This book is both entertaining and a little disappointing. An odd feeling as I finished the last page and closed the cover. It’s a book I had a hard time putting down, but it left me wanting a more in depth take on the characters.
Tim, an ex cop, is on his way from Florida to New York. Instead of taking the fast route via airplane he chooses to hitchhike his way north. This lands him in the small southern town of Dupray where he decides to stay for a while working odd jobs.
Meanwhile, a Minnesota boy named Luke is kidnapped and taken to a secret remote location in Maine. He meets other kids roughly his own age, twelve, and finds that they are being experimented on for the telekinetic and psychic abilities.
Luke is genius level smart. He eventually finds a way to escape with the help of a maid in the institute he is being held in and another kid, Avery. He hops a train and ends up in, you guessed it, Dupray.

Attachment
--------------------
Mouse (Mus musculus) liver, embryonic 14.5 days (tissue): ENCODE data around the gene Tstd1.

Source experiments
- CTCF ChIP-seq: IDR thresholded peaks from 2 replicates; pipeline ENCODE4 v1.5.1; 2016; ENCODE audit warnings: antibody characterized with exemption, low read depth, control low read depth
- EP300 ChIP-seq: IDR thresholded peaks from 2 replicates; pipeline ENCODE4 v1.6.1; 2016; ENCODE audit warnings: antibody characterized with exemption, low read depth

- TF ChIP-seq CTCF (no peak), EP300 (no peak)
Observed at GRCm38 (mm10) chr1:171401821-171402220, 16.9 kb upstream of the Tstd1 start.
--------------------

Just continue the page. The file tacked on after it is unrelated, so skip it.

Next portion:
The Institute sends military trained people to retrieve Luke. Luckily, Dupray is full of gun toting Americans who don’t take kindly to the Institutes men shooting up their Sheriffs office.
Tim helps Luke rescue his friends, at least some of them. This ending has a surprisingly high death count, even for Stephen King. It’s an ending, though, that’s better than some of his other novels (Under the Dome, I’m looking at you).
The story itself is interesting enough, but King doesn’t delve as deeply into his characters as he usually does. Maybe it’s because there are so many, it’s a highly populated story. Maybe King didn’t connect with them as much as his previous novels.
Since I already mentioned it, I’ll use Under the Dome as an example. I love that novel (except the ending) because the characters are so rich and developed. The good ones and the villains. It draws you into that world to a point where you don’t want to leave until the last page is read.
The Institute falls short of that level of character work. It’s still worth a read, but it’s not King’s best work. I’m sure it’ll get a movie adaptation at some point. Maybe the live action can bring some much needed life to the characters.